We knew it was coming there was just no way Double Fine's re-release of PC classic Grim Fandango would stay a Sony exclusive. Still, there was no better news this week than the confirmation that the remastered Grim Fandango is, absolutely, definitely, for sure coming out on PC. Even if Double Fine didn't touch up anything about the game, I'd be happy to see it pop up on Steam. eBay is currently the only way to buy the game, and it's not cheap. But it sounds like Double Fine plans to remaster the game to some extent. I say all it needs is support for higher resolutions and less awkward keyboard controls. Maybe they'll even throw in mouse support, like modders did a few months back. Then Grim Fandango really will be the greatest point-and-click adventure ever made.

Tyler Wilde: Humble 2K Bundle is nutty

For $20, you can get BioShock, BioShock 2, BioShock Infinite, Mafia II, Spec Ops: The Line, The Darkness II, and XCOM: Enemy Unknown. Oh, and The Bureau: XCOM Declassified. You get that, too. Way to one-up the Steam Summer Sale.

Phil Savage: Diving deeper into Dota

I've been watching The International. In itself, that isn't particularly notable, but this year I've been understanding The International too. Valve now run a newcomer's stream, and for those like me with only a passing understanding of the game, it's proven to be an invaluable resource.

Previously, all I knew about Dota 2 s e-sports scene was that when a player activated the ghost boat, it made me happy. Now I know that Kunkka's Ghost Ship is an ultimate skill that not only deals damage, but also provides a rum buff to allies. And I know that its speed makes it difficult to land. And I know that Kunkka pairs well with Shadow Demon, because Disruption complements the Admiral's casting delays. It's given me a deeper appreciation of the game, which further compliments the surface pleasure of seeing a ghost boat sailing across the screen. DIGITAL SPORTS!

Samuel Roberts: Alien resurrection

The news that Alien: Isolation will feature two additional episodes based on the 1979 movie is, I think, the only DLC announcement of the past year that has made (most) people genuinely excited. Reuniting key members of the cast, including Sigourney Weaver (!) who actually seems pretty impressed by the story Creative Assembly has created, it makes me wish the entire film could be adapted into Alien: Isolation s run-and-hide paradigm. Either way, with both episodes confirmed to be on-sale after release, whether you pre-order or not, the idea behind this shows Creative Assembly is on the right track in pleasing the film s massive audience.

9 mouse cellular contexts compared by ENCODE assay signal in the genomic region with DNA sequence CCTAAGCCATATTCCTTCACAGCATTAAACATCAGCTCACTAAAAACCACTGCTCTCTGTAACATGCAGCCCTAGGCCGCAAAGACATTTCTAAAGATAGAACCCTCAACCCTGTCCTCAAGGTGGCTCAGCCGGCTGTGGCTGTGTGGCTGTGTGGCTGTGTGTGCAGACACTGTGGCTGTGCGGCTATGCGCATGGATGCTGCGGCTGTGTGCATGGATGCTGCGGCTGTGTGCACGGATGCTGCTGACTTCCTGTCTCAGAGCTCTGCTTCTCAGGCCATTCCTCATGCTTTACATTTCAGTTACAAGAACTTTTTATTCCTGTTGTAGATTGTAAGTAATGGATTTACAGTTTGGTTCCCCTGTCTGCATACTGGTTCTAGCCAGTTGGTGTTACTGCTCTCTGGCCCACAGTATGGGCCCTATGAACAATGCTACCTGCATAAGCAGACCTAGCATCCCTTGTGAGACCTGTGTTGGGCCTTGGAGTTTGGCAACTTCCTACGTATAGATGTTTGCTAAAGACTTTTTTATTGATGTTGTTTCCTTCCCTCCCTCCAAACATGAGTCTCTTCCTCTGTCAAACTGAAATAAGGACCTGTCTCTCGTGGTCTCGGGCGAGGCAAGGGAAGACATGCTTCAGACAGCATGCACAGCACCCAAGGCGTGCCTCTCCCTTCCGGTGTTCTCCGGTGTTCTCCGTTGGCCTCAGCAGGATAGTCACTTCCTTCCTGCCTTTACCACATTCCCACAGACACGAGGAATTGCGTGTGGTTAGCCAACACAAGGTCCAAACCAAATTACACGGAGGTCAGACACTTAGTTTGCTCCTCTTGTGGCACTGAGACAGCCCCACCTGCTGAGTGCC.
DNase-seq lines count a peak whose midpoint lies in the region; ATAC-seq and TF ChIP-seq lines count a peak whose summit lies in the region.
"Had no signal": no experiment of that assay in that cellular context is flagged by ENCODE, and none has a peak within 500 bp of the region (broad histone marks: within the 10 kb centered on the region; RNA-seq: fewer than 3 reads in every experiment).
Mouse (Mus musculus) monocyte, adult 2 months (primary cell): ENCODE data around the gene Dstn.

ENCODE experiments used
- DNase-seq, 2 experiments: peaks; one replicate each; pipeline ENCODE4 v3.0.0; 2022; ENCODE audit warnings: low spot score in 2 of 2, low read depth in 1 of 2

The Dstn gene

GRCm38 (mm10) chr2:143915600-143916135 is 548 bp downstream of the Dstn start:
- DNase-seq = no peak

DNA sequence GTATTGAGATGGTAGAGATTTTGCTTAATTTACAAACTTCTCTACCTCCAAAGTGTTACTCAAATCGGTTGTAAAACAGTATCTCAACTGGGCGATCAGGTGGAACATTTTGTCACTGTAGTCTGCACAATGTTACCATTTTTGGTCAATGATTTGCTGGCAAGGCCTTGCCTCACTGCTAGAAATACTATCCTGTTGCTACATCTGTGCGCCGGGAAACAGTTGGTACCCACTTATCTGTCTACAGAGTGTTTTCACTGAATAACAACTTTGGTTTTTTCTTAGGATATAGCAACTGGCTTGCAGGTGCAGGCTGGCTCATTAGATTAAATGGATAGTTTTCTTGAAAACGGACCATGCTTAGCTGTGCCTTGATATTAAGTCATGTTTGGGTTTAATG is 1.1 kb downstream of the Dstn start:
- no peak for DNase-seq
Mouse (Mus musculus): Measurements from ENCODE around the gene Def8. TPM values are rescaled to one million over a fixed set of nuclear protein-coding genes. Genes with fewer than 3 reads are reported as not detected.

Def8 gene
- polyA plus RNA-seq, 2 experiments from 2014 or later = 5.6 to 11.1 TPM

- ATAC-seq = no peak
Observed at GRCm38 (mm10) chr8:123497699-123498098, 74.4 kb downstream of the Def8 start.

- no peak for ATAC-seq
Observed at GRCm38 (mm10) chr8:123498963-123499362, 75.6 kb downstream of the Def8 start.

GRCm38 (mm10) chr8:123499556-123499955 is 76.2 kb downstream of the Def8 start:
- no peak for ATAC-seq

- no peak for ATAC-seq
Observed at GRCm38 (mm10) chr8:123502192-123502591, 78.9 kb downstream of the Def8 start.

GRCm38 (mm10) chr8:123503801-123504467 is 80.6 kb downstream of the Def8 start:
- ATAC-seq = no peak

Cory Banks: Microsoft Flight Sim and X-Plane coming to Steam

One of my first PC games was surprisingly realistic: playing Microsoft Flight Simulator on my uncle s blazing-fast 386. It was inscrutable: how do you turn the plane on? How do you make it go forward? He had a giant manual sitting on the desk, and I searched for every keyboard shortcut needed to finally get a Cessna up in the air. And then I crashed both the plane and the PC.

So it s a blast from the past to have Dovetail bring MS Flight Sim X to Steam. And even better for true flight sim fans, X-Plane 10, the newer, better flight simulation, will also land on Valve s service. The timing is perfect, since the recent surge in space combat sims has more and more PC gamers thinking about new flight sticks. I don t know if I ll ever master actually landing a plane, but I ll definitely spend a weekend trying.


Phil Savage: Hobby-grade word jumble

When a new lane-pusher is announced, the PC Gamer team reacts variously with indifference, scepticism and uncontrollable screaming. But for me, the low point of the week wasn't the reveal of Gearbox s Battleborn. Instead, it was what Randy Pitchford said about Battleborn.

Battleborn is: FPS; hobby-grade coop campaign; genre-blended, multi-mode competitive e-sports; meta-growth, choice + epic Battleborn Heroes!

I don't know what half of that means, but I do know that hobby-grade makes me angry. The whole statement says nothing. It's a mash of meaningless buzzwords; a grab-bag of Zeitgeist-chasing non-entities that capture little of what a game is or means or can be.

Also, in Battleborn's press release, Pitchford called Borderlands 2 a shooter-looter . Randy Pitchford has broken words.

Samuel Roberts: Kinect for?